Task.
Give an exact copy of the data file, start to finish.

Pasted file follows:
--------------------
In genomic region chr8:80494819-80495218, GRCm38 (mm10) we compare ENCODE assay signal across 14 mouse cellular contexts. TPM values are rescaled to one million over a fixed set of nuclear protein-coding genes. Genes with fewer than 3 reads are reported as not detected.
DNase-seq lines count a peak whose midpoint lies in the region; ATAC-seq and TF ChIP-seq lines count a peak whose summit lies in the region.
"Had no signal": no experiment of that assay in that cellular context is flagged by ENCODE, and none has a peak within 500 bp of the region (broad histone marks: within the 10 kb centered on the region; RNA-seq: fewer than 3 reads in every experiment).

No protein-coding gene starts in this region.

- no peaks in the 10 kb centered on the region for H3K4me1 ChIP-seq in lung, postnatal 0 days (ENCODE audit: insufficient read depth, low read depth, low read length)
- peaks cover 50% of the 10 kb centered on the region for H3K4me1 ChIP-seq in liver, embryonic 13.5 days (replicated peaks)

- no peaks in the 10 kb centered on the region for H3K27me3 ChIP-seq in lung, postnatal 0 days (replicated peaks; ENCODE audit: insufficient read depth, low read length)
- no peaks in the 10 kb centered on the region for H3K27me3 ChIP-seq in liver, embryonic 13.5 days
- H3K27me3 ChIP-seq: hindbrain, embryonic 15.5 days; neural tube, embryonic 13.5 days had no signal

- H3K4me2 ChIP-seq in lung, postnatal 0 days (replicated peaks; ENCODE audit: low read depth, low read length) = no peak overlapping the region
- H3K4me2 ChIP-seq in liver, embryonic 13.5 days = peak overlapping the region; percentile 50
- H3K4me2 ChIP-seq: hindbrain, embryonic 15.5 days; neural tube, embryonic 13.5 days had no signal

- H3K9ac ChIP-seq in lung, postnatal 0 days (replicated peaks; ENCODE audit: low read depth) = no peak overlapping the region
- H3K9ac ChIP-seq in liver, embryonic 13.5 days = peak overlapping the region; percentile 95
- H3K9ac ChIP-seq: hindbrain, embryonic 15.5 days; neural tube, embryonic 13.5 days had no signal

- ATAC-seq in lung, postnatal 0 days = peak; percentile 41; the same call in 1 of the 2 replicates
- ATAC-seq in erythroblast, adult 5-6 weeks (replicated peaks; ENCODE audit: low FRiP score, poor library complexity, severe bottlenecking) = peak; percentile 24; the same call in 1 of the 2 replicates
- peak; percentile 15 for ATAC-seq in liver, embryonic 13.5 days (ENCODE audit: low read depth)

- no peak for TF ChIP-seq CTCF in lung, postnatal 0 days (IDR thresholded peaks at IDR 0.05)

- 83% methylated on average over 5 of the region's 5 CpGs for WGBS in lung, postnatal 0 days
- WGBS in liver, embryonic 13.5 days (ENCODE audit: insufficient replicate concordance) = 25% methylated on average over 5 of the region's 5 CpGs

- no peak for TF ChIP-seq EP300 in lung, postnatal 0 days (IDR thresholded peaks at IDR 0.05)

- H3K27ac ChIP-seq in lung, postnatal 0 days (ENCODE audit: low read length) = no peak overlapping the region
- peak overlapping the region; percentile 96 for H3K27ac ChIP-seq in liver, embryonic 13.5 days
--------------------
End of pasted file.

In genomic region chr8:80494819-80495218, GRCm38 (mm10) we compare ENCODE assay signal across 14 mouse cellular contexts. TPM values are rescaled to one million over a fixed set of nuclear protein-coding genes. Genes with fewer than 3 reads are reported as not detected.
DNase-seq lines count a peak whose midpoint lies in the region; ATAC-seq and TF ChIP-seq lines count a peak whose summit lies in the region.
"Had no signal": no experiment of that assay in that cellular context is flagged by ENCODE, and none has a peak within 500 bp of the region (broad histone marks: within the 10 kb centered on the region; RNA-seq: fewer than 3 reads in every experiment).

No protein-coding gene starts in this region.

- no peaks in the 10 kb centered on the region for H3K4me1 ChIP-seq in lung, postnatal 0 days (ENCODE audit: insufficient read depth, low read depth, low read length)
- peaks cover 50% of the 10 kb centered on the region for H3K4me1 ChIP-seq in liver, embryonic 13.5 days (replicated peaks)

- no peaks in the 10 kb centered on the region for H3K27me3 ChIP-seq in lung, postnatal 0 days (replicated peaks; ENCODE audit: insufficient read depth, low read length)
- no peaks in the 10 kb centered on the region for H3K27me3 ChIP-seq in liver, embryonic 13.5 days
- H3K27me3 ChIP-seq: hindbrain, embryonic 15.5 days; neural tube, embryonic 13.5 days had no signal

- H3K4me2 ChIP-seq in lung, postnatal 0 days (replicated peaks; ENCODE audit: low read depth, low read length) = no peak overlapping the region
- H3K4me2 ChIP-seq in liver, embryonic 13.5 days = peak overlapping the region; percentile 50
- H3K4me2 ChIP-seq: hindbrain, embryonic 15.5 days; neural tube, embryonic 13.5 days had no signal

- H3K9ac ChIP-seq in lung, postnatal 0 days (replicated peaks; ENCODE audit: low read depth) = no peak overlapping the region
- H3K9ac ChIP-seq in liver, embryonic 13.5 days = peak overlapping the region; percentile 95
- H3K9ac ChIP-seq: hindbrain, embryonic 15.5 days; neural tube, embryonic 13.5 days had no signal

- ATAC-seq in lung, postnatal 0 days = peak; percentile 41; the same call in 1 of the 2 replicates
- ATAC-seq in erythroblast, adult 5-6 weeks (replicated peaks; ENCODE audit: low FRiP score, poor library complexity, severe bottlenecking) = peak; percentile 24; the same call in 1 of the 2 replicates
- peak; percentile 15 for ATAC-seq in liver, embryonic 13.5 days (ENCODE audit: low read depth)

- no peak for TF ChIP-seq CTCF in lung, postnatal 0 days (IDR thresholded peaks at IDR 0.05)

- 83% methylated on average over 5 of the region's 5 CpGs for WGBS in lung, postnatal 0 days
- WGBS in liver, embryonic 13.5 days (ENCODE audit: insufficient replicate concordance) = 25% methylated on average over 5 of the region's 5 CpGs

- no peak for TF ChIP-seq EP300 in lung, postnatal 0 days (IDR thresholded peaks at IDR 0.05)

- H3K27ac ChIP-seq in lung, postnatal 0 days (ENCODE audit: low read length) = no peak overlapping the region
- peak overlapping the region; percentile 96 for H3K27ac ChIP-seq in liver, embryonic 13.5 days